Contributing to Planner Gantt Chart

As announced in an earlier blog post I have open-sourced Planner Gantt Chart to make it easier for everyone to participate in development of this awesome app 🤗. In this blog post I’ll provide step-by-step example of how to contribute!

Prerequisites

  1. GitHub account. If you don’t, go ahead and sign up!
  2. Familiarity with basic Git concepts, such as repository, commit, fork and pull request.
  3. Experience in authoring Power Apps canvas apps.

Step 1: Fork my repository

Browse to my planner-gantt-chart repository and fork it.

Now the repository is copied under your account. Note that it is public – as the original one – and accessible to anyone.

The original repository forked under by alter ego account 🕵️

Step 2: Create PAT token

To access your repository via canvas git integration, you need a username and a Personal Access Token (PAT token). To create a PAT token in GitHub, follow these steps:

  1. Go to settings
  1. Choose Developer setting from the very bottom of the left-hand side navigation bar
  1. Choose Personal access tokens ➡️ Generate new token
  1. Enter your GitHub password when prompted
  2. Fill in Note and Expiration field to your liking and select at least repo scope
  1. Click Generate token

Make sure to copy and store the token in a secure location, as this is the last time you will see it in GitHub!

Step 3: Create a new canvas app and connect it to GitHub

Now it’s time to create a new canvas app and connect it to the repository!

  1. Go to https://make.powerapps.com/ ➡️ Apps
  2. Choose Canvas from the New app menu
  1. Give the app any name you like and make sure Tablet format is selected. Click Create

You have created a blank tablet form-factor canvas app. Now it’s time to connect it to your repository.

First, we need to enable Git version control settings. Follow these steps:

  1. File ➡️ Settings ➡️ Upcoming features ➡️ Experimental
  2. Turn on Show the Git version control setting

Click on the new menu item Git version control and click Connect.

Provide your repository URL, desired branch, and directory name. If you forked my repository, you should have a dev branch available and app source code is located in gantt-chart-src directory. The only thing you should have differently from the picture below is the Git repository URL field.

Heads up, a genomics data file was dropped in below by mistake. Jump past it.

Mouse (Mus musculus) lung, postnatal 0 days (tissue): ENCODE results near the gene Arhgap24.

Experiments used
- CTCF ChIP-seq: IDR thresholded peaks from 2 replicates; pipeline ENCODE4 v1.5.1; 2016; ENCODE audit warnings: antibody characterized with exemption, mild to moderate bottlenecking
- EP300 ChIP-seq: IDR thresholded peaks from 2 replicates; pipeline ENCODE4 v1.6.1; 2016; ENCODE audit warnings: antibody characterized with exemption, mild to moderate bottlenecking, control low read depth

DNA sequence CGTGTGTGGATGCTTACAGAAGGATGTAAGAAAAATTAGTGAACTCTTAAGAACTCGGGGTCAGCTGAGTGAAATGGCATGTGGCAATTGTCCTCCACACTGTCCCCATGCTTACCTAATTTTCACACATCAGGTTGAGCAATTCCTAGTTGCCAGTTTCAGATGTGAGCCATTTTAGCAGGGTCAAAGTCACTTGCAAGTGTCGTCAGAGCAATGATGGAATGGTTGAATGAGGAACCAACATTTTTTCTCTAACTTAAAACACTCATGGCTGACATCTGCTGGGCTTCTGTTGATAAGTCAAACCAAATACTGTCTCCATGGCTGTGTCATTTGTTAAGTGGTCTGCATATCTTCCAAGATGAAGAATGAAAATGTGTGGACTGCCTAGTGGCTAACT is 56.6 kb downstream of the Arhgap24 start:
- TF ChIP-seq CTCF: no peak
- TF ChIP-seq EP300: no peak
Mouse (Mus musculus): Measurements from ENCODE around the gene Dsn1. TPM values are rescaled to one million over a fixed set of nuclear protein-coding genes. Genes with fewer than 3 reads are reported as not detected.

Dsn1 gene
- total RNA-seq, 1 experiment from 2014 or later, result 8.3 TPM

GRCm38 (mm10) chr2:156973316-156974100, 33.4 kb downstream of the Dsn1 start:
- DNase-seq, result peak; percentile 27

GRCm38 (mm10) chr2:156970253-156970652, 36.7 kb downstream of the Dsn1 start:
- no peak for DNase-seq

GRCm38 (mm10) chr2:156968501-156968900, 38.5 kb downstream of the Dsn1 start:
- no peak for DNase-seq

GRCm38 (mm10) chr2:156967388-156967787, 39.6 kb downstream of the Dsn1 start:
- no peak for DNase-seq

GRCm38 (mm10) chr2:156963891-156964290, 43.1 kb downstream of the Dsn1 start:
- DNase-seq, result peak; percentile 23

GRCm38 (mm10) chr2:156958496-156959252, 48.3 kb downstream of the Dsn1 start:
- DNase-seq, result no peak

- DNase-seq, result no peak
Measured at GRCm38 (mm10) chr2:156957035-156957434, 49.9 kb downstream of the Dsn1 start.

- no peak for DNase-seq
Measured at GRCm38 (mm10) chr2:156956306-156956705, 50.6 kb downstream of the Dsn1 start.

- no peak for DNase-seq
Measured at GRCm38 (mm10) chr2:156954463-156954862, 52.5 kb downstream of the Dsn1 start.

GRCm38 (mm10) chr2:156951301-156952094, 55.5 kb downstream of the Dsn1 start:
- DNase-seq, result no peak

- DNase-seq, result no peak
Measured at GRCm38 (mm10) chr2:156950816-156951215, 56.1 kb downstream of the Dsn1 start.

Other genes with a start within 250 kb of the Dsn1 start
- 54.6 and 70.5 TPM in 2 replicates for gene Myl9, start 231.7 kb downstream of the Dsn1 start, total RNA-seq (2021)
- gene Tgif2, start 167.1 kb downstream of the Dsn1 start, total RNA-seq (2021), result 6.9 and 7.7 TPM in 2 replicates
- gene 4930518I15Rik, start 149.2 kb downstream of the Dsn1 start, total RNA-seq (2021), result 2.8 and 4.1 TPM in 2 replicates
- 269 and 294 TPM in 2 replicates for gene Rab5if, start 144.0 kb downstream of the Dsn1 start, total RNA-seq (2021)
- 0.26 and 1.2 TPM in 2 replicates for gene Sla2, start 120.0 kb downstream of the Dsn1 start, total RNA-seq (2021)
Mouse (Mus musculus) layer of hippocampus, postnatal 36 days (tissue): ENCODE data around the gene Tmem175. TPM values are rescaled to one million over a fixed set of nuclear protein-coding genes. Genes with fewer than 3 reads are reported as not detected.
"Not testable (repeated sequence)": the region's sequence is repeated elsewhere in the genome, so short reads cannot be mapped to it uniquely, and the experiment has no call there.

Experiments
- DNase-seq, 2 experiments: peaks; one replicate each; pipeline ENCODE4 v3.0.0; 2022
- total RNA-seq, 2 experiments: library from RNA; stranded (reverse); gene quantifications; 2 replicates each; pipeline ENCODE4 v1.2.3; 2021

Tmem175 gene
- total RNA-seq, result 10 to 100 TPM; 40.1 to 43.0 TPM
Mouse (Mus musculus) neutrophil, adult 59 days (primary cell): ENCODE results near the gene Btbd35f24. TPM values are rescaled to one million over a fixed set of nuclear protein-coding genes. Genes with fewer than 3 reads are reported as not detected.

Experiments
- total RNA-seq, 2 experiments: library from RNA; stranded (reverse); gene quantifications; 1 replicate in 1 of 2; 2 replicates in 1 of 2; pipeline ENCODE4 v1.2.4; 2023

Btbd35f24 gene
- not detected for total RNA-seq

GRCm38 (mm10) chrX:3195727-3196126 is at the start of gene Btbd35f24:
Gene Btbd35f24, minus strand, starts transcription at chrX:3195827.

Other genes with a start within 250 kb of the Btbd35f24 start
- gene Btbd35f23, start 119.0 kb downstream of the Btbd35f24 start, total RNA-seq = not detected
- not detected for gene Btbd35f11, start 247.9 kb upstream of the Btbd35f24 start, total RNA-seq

(Note: You can create another branch from the dev branch, if you wish.)

Once you’re done filling in the required fields, click Apply.

Provide your username and the PAT token as the password when prompted.

Click Sign in and you’re all set. You should now have a working version of the Planner Gantt Chart app in you maker studio ready for your cool features to be implemented!

Step 4: Make the desired modifications

I am simply changing the start screen title to something a little more stylish…

Note that when you are doing the initial saving, the app name is picked up from the source code files. You should use the default name provided unless you want purposefully change the app name.

During the initial saving nothing gets committed to the git repository. After you make another change to the app and then save the app, git integration kicks in.

When you save your version of the app, you should provide meaningful and descriptive Version notes as it will be used as the commit message in git.

➡️

Step 5: Create a pull request

Once you are happy with the changes or new features implemented in your version of the app, you can create a pull request.

Click on the Compare & pull request button.

You are now transferred over to my repository to complete the pull request.

Make sure you are targeting my dev branch and that your source branch is correct. You might also want to leave a message where you describe the changes made and perhaps the motivation behind it 🙂.

There are multiple changes outlined in the pull request. With the minor change in the home screen title, I managed to cause a change to eight files with 79 additions and 64 deletions 🥳. Most of the changes are targeted at various JSON files and hopefully you should not worry about those 😅. The interesting part is the changed YAML file, which in my case pretty nicely points out the actual changes I’ve made to the app:

When you are happy with the information provided, you can click on the Create pull request button to effectively create the pull request.

Please also note the meaning of the Allow edits by maintainers checkbox which is checked by default.

That’s it! Now the pull request is submitted, and it is up to me whether your cool editions end up in the latest version of the app.

If you have second thoughts, you can cancel the pull request by clicking the Close pull request button.

What happens next?

You have now done your part and it’s time for me to do mine.

I received a notification triggered by the pull request, such as below:

The link takes me to a view like this:

I can now Merge the pull request directly to my dev branch or I can check out the pull request onto a temporary branch to test it out via canvas studio first. This time I boldly decided to merge the pull request 😬

You will get informed via e-mail and GitHub page of the successful merge.

Now, when I open my version of the app for editing, I can see the merged changes in the app.

Thank you for your contributions!

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